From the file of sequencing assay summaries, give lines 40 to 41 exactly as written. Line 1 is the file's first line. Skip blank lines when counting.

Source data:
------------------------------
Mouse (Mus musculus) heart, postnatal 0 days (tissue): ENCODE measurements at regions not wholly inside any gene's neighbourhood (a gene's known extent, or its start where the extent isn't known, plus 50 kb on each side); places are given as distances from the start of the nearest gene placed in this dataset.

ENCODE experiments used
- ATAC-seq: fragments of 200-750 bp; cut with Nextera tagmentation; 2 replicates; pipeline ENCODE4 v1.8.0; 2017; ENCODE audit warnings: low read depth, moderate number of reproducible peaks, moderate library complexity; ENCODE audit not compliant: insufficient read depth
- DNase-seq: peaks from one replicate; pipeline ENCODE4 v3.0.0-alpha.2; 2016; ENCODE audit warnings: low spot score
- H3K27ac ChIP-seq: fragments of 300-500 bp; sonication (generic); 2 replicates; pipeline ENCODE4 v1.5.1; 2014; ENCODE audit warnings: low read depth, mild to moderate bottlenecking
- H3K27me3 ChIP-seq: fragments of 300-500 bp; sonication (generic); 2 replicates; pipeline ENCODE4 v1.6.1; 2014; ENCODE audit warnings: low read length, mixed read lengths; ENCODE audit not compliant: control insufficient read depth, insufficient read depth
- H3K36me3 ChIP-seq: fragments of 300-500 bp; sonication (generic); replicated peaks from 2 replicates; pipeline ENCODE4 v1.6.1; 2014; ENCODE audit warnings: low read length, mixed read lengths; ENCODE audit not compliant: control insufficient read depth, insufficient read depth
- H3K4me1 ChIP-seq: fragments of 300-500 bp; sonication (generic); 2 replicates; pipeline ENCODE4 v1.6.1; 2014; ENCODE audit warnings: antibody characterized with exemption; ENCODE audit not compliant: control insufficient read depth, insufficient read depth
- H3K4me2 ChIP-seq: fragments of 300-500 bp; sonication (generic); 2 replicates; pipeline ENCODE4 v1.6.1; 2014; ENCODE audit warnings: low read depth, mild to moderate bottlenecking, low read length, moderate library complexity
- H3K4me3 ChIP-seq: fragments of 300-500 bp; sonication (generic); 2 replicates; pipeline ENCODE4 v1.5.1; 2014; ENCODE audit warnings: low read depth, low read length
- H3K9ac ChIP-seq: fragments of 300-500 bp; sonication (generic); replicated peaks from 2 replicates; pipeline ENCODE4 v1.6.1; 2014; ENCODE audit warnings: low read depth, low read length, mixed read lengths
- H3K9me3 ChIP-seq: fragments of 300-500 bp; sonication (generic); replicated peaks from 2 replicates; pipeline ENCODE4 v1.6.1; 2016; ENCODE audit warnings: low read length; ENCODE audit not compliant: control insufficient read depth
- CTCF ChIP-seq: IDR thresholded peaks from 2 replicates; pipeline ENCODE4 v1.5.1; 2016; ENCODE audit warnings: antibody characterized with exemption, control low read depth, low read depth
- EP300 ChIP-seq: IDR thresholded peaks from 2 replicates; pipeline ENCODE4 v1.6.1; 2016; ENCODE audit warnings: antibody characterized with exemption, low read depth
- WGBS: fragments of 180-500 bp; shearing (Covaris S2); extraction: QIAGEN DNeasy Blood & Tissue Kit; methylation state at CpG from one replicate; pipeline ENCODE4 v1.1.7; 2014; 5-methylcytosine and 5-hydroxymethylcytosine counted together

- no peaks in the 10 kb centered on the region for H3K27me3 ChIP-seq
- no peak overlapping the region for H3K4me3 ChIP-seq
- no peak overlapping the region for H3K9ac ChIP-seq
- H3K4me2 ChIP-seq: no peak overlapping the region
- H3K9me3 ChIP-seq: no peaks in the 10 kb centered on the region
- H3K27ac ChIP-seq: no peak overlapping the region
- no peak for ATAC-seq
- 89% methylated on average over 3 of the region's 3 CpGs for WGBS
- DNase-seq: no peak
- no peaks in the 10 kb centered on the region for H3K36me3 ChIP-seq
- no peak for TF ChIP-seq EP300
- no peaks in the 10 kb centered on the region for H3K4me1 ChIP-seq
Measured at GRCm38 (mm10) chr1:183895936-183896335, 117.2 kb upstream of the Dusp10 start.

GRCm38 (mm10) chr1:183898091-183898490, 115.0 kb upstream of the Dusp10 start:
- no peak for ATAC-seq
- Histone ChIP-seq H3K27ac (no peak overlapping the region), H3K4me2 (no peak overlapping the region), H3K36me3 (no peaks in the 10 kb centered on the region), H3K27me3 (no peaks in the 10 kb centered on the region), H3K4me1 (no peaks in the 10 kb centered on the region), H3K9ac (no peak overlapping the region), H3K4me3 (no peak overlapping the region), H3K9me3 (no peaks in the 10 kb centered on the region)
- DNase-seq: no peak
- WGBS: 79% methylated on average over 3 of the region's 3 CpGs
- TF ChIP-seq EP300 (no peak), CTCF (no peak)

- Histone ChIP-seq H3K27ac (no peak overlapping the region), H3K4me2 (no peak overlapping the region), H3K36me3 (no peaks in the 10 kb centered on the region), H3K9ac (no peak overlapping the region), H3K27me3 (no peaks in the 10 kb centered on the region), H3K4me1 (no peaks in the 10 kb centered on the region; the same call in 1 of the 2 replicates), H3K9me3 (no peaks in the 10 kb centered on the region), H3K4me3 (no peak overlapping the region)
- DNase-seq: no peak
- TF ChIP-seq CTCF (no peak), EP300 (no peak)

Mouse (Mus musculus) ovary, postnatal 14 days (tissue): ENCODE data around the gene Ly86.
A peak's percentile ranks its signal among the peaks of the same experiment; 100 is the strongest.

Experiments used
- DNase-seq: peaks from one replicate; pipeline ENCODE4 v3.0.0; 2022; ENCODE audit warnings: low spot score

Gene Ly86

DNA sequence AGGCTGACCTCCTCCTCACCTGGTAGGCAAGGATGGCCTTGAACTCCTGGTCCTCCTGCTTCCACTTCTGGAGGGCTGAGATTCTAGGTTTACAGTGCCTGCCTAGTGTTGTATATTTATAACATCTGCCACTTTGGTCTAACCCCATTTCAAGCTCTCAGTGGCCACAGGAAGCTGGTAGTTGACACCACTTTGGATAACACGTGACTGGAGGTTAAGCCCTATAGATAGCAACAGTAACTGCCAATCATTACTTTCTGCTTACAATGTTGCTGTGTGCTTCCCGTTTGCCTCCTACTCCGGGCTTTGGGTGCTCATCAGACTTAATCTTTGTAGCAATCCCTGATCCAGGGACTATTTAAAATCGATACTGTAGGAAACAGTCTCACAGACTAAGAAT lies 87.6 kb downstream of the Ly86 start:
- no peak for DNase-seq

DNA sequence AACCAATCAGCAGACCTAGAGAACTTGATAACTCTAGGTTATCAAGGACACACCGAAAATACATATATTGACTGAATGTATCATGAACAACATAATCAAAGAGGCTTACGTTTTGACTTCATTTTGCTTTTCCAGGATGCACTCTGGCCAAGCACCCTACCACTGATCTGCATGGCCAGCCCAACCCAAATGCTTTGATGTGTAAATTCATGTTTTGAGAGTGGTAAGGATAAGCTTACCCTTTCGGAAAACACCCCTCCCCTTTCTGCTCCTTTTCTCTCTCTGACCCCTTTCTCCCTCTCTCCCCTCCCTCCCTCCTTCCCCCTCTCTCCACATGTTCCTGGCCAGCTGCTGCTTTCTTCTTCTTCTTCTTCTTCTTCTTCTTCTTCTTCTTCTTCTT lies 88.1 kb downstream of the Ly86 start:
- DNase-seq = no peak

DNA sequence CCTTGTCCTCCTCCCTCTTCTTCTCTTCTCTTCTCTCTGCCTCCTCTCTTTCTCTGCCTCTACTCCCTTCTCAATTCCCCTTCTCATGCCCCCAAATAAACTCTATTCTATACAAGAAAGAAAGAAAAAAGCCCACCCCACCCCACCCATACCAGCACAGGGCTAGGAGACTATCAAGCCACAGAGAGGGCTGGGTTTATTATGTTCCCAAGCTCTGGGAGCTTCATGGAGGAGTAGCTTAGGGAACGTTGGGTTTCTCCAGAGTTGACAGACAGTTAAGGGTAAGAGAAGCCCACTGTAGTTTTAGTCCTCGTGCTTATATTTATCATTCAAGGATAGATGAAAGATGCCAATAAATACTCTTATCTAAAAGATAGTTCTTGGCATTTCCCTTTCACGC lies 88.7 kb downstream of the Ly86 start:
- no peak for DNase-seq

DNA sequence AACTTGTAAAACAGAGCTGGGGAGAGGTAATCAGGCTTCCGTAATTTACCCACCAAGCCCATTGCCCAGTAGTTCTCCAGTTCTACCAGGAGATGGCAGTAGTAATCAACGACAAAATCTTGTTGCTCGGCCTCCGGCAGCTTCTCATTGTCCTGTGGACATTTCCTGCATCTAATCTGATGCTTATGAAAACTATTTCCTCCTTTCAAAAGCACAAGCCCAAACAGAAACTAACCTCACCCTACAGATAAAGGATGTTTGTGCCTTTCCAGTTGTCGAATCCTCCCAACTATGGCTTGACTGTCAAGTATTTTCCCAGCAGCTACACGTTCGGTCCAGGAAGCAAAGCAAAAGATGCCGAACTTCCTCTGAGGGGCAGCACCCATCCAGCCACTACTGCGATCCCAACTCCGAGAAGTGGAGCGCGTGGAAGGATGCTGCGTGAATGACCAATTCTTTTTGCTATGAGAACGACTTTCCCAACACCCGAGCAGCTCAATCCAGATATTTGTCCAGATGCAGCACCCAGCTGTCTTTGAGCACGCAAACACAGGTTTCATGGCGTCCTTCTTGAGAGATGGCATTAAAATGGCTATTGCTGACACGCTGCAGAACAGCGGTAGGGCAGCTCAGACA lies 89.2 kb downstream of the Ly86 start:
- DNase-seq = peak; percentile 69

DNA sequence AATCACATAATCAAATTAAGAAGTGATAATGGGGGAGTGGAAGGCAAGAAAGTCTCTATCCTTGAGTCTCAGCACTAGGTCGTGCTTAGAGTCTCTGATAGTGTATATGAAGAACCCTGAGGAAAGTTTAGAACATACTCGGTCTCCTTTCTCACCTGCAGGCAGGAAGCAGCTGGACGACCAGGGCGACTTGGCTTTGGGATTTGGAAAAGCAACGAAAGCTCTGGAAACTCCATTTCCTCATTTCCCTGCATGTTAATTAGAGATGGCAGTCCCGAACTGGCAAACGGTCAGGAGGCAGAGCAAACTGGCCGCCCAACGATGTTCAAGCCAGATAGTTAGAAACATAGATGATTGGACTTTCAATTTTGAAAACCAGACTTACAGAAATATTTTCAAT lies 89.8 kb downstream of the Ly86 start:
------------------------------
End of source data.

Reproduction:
Experiments used
- DNase-seq: peaks from one replicate; pipeline ENCODE4 v3.0.0; 2022; ENCODE audit warnings: low spot score